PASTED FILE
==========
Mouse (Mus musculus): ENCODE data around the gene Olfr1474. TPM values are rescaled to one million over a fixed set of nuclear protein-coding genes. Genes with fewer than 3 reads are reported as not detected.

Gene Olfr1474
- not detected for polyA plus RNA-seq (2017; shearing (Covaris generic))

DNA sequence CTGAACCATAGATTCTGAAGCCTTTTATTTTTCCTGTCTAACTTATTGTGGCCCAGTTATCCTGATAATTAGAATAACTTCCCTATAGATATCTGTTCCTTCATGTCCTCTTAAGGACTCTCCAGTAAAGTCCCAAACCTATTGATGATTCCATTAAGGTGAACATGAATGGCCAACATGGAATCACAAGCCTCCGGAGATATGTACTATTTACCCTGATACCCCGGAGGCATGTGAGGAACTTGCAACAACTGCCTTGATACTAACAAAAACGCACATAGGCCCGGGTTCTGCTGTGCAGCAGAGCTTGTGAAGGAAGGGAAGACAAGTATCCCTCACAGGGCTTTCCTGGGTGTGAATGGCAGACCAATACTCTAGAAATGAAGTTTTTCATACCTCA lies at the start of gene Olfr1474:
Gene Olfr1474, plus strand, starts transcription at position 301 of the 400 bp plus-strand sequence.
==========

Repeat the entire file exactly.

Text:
Mouse (Mus musculus): ENCODE data around the gene Olfr1474. TPM values are rescaled to one million over a fixed set of nuclear protein-coding genes. Genes with fewer than 3 reads are reported as not detected.

Gene Olfr1474
- not detected for polyA plus RNA-seq (2017; shearing (Covaris generic))

DNA sequence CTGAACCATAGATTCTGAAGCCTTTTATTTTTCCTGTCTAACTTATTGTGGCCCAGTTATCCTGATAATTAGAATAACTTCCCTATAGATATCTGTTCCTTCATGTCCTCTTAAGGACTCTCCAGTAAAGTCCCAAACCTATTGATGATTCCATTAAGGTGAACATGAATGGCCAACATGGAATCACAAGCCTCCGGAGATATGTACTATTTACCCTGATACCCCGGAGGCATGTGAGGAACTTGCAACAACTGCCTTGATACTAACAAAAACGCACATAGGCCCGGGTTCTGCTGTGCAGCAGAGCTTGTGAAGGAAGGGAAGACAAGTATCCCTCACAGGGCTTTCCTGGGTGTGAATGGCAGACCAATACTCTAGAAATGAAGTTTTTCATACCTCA lies at the start of gene Olfr1474:
Gene Olfr1474, plus strand, starts transcription at position 301 of the 400 bp plus-strand sequence.